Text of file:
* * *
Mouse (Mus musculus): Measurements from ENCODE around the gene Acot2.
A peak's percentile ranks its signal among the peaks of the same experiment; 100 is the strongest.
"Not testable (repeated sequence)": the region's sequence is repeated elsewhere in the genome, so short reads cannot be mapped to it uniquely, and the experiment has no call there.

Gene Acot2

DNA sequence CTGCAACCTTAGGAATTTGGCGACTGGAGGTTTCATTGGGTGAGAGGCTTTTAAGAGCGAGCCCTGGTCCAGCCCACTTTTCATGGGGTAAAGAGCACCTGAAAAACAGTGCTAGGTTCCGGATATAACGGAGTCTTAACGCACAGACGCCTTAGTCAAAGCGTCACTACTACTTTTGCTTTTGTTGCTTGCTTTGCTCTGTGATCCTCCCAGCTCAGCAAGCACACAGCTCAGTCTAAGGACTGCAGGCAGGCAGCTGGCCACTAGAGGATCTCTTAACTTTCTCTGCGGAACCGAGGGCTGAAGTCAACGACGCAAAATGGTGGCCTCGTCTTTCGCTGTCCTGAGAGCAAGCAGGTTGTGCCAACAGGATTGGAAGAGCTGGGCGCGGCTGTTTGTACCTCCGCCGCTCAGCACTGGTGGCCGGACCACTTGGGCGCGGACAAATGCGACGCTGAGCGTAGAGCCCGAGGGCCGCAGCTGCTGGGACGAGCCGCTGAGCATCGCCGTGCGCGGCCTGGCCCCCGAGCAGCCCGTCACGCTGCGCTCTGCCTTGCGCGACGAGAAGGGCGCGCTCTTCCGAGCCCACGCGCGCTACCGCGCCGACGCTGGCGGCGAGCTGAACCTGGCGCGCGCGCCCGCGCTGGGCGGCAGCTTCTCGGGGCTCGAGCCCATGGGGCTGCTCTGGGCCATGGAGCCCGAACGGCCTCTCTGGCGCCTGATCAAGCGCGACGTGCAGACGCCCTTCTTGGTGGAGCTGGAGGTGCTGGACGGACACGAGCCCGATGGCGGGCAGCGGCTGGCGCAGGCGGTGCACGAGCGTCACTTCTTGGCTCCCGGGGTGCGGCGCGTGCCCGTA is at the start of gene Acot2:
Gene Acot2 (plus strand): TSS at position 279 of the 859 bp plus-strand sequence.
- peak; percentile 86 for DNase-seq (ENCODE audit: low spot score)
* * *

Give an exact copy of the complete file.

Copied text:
Mouse (Mus musculus): Measurements from ENCODE around the gene Acot2.
A peak's percentile ranks its signal among the peaks of the same experiment; 100 is the strongest.
"Not testable (repeated sequence)": the region's sequence is repeated elsewhere in the genome, so short reads cannot be mapped to it uniquely, and the experiment has no call there.

Gene Acot2

DNA sequence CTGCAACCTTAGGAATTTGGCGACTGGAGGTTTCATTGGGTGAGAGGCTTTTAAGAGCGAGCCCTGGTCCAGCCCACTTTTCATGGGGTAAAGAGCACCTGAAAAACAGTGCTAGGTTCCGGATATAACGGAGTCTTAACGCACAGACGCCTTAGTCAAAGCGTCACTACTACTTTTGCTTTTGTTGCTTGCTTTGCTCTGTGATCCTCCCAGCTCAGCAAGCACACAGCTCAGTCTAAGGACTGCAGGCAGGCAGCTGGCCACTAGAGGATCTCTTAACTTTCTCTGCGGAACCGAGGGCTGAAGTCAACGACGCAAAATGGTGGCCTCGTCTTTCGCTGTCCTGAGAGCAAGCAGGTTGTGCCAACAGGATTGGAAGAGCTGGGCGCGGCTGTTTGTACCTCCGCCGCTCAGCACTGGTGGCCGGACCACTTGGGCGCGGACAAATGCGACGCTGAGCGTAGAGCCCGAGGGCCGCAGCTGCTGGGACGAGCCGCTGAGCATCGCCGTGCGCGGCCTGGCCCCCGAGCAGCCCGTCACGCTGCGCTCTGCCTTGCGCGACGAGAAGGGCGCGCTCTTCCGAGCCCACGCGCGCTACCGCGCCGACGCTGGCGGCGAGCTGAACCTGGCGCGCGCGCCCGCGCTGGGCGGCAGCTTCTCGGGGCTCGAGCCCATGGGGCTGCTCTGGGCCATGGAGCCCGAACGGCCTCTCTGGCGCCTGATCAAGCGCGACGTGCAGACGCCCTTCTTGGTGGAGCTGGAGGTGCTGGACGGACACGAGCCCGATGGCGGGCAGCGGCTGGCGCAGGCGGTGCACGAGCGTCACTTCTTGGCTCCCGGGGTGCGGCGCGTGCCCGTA is at the start of gene Acot2:
Gene Acot2 (plus strand): TSS at position 279 of the 859 bp plus-strand sequence.
- peak; percentile 86 for DNase-seq (ENCODE audit: low spot score)